Objective: To investigate the fine structural integrity of the hippocampus in patients with transient global amnesia (TGA) using high-resolution T2 reversed (T2R) MRI. Methods: The authors performed detailed structural analysis of the hippocampus in 15 patients who had recovered from an episode of TGA and 150 randomly recruited normal volunteers across the adult age spectrum using high-resolution T2R MRI obtained on a 3.0-T system. An additional 100 subjects, with stroke or tumor, were similarly studied and served as disease controls. Results: The overall incidence of hippocampal cavities detected in normal volunteers increased with age but never exceeded 40%, whereas the incidence in disease control group was 31%. They were always unilateral. In contrast, cavities were found in all 15 patients with TGA (100%), an incidence higher than in normal or disease controls (p < 0.05; Ryan's multiple comparison test), and were bilateral in eight patients (53%). The cavities in all but one of the normal volunteers (99%) and all disease controls (100%) were crescent shaped and ≤2 mm in width. The cavities in 14 of 15 patients with TGA (93%) were considerably larger (>3 mm in width), and five of the patients had giant cavities (>5 mm in width). Most of the cavities in patients with TGA had a rounded shape and resembled pathologic cavities described in specimens of hypoxia-related CA1 necrosis. Conclusion: The data indicate that transient global amnesia may not be a benign entity. Delayed neuronal loss within CA1 area of Lorente de No may represent its important sequel.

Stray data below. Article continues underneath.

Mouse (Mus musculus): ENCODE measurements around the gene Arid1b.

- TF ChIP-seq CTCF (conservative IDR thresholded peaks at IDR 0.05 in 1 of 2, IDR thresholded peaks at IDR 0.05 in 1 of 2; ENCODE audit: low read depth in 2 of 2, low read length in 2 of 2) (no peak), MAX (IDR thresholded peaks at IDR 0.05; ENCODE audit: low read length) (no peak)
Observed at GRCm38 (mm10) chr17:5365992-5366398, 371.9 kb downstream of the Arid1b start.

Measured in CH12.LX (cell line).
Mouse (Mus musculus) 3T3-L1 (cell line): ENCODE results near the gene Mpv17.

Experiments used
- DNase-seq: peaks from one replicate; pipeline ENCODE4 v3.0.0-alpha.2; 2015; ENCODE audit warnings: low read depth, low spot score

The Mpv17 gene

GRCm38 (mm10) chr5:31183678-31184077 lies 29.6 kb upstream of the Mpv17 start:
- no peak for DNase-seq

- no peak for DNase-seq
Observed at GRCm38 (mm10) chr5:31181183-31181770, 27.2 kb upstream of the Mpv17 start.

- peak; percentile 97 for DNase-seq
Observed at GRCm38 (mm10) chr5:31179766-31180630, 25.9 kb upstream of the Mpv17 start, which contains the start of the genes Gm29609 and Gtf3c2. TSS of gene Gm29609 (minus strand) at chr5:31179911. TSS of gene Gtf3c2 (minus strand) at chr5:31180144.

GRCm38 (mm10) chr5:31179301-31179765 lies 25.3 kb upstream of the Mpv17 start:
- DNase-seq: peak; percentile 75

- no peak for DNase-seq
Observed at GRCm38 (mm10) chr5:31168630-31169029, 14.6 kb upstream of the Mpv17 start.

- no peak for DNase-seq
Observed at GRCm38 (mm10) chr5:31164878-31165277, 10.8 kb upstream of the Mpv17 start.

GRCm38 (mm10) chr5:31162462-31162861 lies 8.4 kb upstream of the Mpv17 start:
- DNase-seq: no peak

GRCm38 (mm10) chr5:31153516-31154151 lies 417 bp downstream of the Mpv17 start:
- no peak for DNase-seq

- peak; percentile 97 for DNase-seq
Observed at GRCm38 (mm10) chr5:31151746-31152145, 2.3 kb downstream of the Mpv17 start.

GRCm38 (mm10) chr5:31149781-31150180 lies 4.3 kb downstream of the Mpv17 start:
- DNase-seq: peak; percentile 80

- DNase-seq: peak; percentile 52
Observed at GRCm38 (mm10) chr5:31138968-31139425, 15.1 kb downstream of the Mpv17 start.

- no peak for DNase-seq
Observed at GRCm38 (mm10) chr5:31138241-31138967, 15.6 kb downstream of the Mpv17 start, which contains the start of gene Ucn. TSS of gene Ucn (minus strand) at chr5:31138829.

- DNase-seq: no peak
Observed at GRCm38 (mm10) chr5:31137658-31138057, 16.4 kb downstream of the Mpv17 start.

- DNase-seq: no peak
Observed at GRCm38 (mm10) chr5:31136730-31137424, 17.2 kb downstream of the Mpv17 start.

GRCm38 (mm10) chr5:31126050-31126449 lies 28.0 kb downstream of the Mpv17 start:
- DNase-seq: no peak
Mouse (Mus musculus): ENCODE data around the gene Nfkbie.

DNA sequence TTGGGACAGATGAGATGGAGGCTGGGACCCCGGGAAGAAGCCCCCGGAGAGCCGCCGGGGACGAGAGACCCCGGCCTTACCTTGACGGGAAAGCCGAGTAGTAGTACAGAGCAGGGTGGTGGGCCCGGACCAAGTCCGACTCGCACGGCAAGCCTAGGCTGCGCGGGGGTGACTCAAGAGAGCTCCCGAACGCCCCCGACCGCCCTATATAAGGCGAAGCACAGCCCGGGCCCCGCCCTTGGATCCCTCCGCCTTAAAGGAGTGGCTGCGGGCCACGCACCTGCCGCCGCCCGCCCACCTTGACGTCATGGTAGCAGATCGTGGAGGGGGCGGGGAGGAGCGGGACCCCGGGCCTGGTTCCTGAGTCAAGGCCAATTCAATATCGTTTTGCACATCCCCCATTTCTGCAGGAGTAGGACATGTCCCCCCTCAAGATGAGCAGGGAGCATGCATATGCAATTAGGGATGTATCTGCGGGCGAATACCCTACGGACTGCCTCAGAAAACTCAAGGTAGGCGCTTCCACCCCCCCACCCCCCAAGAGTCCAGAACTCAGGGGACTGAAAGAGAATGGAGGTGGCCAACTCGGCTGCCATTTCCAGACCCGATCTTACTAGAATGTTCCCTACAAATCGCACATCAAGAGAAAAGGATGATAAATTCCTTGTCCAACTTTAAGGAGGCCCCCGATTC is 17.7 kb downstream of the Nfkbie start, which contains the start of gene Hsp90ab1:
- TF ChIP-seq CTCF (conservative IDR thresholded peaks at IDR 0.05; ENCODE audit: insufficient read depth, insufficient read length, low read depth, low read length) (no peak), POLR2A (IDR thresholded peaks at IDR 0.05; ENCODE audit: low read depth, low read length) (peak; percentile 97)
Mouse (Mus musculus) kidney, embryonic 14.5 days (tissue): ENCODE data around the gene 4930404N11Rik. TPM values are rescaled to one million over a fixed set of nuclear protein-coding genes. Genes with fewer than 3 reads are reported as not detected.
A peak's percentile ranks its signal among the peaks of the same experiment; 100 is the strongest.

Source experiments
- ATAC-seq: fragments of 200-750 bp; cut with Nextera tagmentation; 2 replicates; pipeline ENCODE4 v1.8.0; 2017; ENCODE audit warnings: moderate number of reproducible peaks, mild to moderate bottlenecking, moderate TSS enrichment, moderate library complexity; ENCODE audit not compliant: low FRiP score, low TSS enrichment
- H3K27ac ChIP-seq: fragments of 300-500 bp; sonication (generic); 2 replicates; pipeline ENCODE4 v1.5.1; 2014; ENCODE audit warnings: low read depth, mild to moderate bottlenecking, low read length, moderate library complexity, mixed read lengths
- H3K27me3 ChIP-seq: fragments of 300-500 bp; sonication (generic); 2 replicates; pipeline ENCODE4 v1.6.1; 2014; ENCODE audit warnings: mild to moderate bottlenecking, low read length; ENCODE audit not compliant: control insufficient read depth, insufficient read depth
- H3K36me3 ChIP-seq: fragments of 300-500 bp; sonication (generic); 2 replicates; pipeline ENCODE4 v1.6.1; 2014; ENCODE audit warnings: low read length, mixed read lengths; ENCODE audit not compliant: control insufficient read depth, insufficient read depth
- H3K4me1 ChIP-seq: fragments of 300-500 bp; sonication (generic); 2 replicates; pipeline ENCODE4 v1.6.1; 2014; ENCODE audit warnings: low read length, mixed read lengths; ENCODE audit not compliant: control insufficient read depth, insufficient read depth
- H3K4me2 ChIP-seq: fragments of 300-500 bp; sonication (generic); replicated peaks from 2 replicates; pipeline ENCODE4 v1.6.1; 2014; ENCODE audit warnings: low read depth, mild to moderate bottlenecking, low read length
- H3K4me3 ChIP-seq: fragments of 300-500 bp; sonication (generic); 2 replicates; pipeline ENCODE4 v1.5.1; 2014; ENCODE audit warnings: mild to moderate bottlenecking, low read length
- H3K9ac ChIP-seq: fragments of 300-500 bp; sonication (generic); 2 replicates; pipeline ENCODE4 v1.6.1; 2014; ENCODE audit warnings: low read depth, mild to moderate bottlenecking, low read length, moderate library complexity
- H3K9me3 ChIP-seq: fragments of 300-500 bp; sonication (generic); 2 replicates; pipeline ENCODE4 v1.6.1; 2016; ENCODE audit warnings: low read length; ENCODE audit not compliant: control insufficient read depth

|Original language||English (US)|
|Number of pages||5|
|State||Published - Apr 12 2005|
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